Richard Richard - 22 days ago 7
TypeScript Question

Private "functions" in TypeScript

Is it possible to create a private "function" (method) within a TypeScript class? Let's assume we have the following

Person.ts
TypeScript file:

class Person {
constructor(public firstName: string, public lastName: string) {
}

public shout(phrase: string) {
alert(phrase);
}

private whisper(phrase: string) {
console.log(phrase);
}
}


Which when compiled is being transformed to the following:

var Person = (function () {
function Person(firstName, lastName) {
this.firstName = firstName;
this.lastName = lastName;
}
Person.prototype.shout = function (phrase) {
alert(phrase);
};
Person.prototype.whisper = function (phrase) {
console.log(phrase);
};
return Person;
})();


Observations



I was expecting the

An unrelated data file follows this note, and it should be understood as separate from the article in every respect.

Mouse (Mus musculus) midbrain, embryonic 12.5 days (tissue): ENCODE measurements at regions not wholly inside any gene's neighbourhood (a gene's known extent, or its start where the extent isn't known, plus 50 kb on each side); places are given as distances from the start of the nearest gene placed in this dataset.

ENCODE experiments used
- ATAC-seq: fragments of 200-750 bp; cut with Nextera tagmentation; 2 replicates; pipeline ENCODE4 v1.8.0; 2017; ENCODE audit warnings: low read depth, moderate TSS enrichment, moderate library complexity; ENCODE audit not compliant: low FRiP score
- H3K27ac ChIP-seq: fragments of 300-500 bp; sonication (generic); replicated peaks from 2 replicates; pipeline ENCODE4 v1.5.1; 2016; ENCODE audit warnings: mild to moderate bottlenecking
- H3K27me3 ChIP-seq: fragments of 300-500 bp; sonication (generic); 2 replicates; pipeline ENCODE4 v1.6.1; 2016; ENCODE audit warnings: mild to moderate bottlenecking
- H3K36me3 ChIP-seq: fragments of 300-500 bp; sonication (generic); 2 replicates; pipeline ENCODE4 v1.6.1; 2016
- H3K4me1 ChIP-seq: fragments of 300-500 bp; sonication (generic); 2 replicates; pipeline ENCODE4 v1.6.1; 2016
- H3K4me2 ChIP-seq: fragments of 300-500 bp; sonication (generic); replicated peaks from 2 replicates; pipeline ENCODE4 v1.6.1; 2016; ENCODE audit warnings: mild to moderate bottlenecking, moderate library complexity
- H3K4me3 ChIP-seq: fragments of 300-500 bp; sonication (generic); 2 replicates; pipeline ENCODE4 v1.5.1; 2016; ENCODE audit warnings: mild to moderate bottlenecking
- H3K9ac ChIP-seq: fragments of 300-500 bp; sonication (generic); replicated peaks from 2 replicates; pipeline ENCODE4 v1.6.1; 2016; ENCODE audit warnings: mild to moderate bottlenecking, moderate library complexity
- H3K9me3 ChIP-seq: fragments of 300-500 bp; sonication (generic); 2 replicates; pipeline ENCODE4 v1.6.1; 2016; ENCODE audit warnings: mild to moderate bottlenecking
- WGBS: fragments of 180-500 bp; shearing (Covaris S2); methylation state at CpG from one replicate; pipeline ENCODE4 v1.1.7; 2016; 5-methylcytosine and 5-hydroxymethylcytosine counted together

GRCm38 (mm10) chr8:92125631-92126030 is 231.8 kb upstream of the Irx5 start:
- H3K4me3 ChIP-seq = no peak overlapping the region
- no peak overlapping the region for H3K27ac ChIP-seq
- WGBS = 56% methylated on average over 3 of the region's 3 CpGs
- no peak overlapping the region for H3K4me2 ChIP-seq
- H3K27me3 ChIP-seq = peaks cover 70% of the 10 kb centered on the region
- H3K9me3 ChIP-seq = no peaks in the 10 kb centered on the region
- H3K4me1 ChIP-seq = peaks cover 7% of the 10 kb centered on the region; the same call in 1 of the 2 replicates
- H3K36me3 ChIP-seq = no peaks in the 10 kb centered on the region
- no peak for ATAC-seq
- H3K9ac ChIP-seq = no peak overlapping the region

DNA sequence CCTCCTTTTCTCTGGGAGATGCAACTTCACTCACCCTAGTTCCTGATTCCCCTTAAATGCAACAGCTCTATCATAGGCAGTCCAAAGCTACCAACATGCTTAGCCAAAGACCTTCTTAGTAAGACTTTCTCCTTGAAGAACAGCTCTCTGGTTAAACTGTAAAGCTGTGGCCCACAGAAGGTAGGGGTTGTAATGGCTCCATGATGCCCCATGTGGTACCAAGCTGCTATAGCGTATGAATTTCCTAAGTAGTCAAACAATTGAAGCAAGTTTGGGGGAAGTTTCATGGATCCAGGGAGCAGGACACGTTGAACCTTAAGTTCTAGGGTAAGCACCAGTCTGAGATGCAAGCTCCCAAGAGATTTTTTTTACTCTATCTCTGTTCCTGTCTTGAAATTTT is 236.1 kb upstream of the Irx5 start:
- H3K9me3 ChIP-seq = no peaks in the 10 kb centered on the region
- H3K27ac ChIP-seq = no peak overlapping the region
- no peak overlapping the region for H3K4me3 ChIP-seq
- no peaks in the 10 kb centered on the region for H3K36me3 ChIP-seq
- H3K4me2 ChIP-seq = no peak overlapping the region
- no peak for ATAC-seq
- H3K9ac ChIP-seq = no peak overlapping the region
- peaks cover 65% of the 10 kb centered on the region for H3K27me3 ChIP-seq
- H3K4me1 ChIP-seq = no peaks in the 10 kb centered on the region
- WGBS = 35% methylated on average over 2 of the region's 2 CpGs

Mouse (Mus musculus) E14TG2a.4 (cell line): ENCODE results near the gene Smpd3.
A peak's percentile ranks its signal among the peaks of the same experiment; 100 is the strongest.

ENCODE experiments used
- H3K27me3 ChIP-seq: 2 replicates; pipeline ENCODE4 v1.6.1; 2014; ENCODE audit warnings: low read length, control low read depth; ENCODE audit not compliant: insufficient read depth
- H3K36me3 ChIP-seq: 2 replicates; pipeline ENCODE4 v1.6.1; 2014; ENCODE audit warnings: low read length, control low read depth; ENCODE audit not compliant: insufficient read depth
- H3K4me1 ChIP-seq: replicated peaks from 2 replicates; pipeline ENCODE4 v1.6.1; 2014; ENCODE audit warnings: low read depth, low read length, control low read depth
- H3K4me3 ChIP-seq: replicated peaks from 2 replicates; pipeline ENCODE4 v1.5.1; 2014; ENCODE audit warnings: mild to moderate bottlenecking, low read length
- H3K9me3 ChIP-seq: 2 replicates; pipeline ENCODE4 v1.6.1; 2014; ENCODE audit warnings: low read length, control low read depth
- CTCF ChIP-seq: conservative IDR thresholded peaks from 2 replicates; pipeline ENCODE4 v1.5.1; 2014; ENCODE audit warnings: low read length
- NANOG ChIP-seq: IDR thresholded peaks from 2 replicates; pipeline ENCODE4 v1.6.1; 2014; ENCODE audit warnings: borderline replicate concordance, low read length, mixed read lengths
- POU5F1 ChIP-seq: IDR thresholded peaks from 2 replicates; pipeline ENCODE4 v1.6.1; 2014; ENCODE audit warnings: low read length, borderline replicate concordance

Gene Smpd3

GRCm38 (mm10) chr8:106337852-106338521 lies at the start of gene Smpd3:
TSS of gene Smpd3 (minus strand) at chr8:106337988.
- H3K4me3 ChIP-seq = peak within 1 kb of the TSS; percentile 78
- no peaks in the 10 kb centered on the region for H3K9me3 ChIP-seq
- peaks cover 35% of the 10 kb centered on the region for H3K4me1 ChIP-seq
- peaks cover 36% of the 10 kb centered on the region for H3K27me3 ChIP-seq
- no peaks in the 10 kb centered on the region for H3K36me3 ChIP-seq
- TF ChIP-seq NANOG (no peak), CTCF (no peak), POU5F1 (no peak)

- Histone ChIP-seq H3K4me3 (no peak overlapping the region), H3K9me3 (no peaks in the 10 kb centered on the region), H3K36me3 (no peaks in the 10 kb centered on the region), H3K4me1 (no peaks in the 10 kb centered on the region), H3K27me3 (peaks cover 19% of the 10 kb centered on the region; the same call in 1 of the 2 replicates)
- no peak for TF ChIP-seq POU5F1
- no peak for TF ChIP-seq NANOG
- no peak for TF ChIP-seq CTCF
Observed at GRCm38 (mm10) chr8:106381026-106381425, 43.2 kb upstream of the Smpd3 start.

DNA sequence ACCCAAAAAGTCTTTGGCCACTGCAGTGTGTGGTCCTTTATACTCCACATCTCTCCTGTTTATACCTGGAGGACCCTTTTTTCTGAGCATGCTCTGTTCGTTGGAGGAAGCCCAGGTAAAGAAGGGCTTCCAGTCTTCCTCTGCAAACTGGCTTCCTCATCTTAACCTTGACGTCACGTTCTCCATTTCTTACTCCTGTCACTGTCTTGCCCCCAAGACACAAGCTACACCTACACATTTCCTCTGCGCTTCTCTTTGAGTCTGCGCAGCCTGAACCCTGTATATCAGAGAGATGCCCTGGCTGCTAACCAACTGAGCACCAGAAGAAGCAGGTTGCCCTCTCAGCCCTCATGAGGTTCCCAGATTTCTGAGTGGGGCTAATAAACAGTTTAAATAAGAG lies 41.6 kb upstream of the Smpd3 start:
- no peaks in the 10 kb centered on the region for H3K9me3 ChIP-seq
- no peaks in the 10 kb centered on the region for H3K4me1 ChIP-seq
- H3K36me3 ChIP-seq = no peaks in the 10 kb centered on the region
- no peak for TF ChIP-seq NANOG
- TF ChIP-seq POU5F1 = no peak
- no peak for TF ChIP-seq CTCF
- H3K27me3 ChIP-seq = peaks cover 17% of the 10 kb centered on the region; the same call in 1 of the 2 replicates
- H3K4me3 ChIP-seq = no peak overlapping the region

whisper
function to be declared within the closure, but not on the prototype? Essentially this makes the
whisper
function public when compiled?

Answer

TypeScript public/private keywords only apply to the way TypeScript checks your code - they don't have any effect on the JavaScript output.

According to the language specification (pp. 9-10):

Private visibility is a design-time construct; it is enforced during static type checking but does not imply any runtime enforcement. ... TypeScript enforces encapsulation of implementation in classes at design time (by restricting use of private members), but cannot enforce encapsulation at runtime because all object properties are accessible at runtime. Future versions of JavaScript may provide private names which would enable runtime enforcement of private members

This has already been asked and answered here: http://stackoverflow.com/a/12713869/1014822

Update: This old answer still gets an amount of traffic, so worth noting that, in addition to the language spec link above, public, private, and (now) protected members are covered in detail in the TypeScript handbook chapter on classes.

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